Ok, I keep saying I built my own house-on some levels that’s true, but on others levels it’s pure unmitigated bullshit. Yes, I built my own house-but there’s no way I could have gotten anywhere near done without the help of many wonderful people, in big and small ways, intentional or unintentional.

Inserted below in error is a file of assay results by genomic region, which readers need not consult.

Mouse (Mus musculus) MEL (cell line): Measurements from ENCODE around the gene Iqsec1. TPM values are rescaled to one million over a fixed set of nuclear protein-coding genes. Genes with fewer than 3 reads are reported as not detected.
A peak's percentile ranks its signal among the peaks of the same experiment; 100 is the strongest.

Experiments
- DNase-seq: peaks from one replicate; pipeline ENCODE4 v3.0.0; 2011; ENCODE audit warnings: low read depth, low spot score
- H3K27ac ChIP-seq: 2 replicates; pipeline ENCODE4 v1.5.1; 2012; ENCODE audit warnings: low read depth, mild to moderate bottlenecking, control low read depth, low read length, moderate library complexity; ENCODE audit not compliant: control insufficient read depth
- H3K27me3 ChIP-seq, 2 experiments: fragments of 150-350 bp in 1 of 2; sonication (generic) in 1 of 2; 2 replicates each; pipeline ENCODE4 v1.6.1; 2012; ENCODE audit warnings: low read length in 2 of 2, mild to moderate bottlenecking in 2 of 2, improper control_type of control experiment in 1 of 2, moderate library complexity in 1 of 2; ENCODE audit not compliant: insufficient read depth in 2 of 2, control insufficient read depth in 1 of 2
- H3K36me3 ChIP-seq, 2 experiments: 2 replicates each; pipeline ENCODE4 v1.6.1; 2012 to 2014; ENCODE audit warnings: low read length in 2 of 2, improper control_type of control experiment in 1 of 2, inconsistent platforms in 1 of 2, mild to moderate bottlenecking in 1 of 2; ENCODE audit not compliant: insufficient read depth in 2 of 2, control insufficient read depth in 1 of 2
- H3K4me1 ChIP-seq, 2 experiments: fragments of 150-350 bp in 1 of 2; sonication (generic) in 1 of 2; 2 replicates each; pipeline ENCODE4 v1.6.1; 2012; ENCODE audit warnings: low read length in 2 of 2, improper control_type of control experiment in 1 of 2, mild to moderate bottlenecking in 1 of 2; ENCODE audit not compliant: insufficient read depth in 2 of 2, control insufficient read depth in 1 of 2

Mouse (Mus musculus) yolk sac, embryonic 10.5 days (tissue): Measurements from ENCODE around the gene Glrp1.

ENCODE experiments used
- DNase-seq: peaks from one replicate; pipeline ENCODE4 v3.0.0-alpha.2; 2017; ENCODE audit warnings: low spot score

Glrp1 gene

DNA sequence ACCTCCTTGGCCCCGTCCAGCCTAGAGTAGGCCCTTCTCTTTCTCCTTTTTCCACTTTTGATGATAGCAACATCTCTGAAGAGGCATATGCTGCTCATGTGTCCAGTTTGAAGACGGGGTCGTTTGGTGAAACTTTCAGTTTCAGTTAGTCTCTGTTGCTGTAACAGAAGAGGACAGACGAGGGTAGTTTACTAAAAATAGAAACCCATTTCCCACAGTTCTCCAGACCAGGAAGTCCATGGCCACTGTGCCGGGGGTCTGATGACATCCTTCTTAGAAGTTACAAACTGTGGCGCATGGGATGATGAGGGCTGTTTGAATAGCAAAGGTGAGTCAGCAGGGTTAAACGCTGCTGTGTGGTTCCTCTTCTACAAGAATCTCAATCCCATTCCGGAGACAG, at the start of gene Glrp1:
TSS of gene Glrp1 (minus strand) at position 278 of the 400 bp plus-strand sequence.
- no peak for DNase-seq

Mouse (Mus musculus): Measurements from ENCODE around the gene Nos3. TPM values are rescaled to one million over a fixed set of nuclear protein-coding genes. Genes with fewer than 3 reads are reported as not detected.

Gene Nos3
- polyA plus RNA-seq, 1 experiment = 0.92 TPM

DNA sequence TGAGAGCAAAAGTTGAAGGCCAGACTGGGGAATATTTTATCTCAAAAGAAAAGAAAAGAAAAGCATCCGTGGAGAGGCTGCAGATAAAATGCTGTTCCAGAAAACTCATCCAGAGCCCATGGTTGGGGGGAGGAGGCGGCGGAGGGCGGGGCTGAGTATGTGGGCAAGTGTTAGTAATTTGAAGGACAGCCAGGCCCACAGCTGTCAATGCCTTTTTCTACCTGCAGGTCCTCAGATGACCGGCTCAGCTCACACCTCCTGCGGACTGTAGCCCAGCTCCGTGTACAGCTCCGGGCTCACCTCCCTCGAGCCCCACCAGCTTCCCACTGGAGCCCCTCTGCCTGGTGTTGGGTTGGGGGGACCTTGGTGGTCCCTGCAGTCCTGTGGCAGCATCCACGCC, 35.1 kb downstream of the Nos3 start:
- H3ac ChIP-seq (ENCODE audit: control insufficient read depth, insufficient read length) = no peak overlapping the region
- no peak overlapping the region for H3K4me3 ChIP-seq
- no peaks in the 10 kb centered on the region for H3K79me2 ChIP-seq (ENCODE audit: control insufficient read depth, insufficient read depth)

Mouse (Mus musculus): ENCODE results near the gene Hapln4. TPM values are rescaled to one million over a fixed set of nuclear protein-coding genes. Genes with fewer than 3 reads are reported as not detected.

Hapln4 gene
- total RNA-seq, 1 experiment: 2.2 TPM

First, there was the guy who sold me the trailer. Bob and his wife agreed to drive 2 hours out of their way to deliver the trailer they sold me; I never would have been able to get it otherwise, because my current vehicle can’t tow so much as a skateboard. Then there was my father, who generously let me take up a big chunk of driveway parking the trailer, and an even bigger chunk of basement space with the construction materials that accumulated during the building process. He also offered invaluable help in other ways, from helping remove the original wall panels to letting me use his table saw to prep many feet of flooring (yes, I still have all 10 fingers.) Without being able to use his tools and space, I never would have gotten anywhere. Then there’s Melody, the woman who was generously giving away a room worth of recyclable wood flooring for free (see my previous post about the trailer’s floor.) My friend Tommy helped me finish the floor, spending 6 hours on a sunny March day crawling around the floor sanding off the old finish. He’s also been an invaluable companion on other missions, from Home Depot trips to junkyard excursions. He even took one for the team when a 10′ piece of ABS pipe I bought to make a solar water heater put a crack in the windshield of his Civic. (We were in the drive-through at Taco Bell, so his sour mood was soothed by cheesy tacos, and insurance did cover it.) Then there’s my stepdad, who came over with his Sawzall and cut 2 holes in my trailer, for a window and a skylight. I could go on all day; there’s numerous other people who have offered me advice, inspiration, building tips, encouragement, travel suggestions, and moral support. They are restaurant regulars, friends, hardware store staff, family, former co-workers, random strangers-and even my family’s dog (that’s the moral support). Anyway, my point is, it takes a village to raise a house. In America, we like to celebrate the “self made” person, who made their way in life with no help. Unfortunately, I think this has led to a culture where people reject help unnecessarily, don’t offer help when they could, and can’t accept that any big project inevitably is a group effort, whether or not that is easy to see. There is no shame in accepting help when it is offered; be happy that you have people around who would like to see you become successful. Don’t be afraid to take the hand that is extended to you. Just always remember to give credit to those who have helped you become successful, and remember that one good turn deserves another!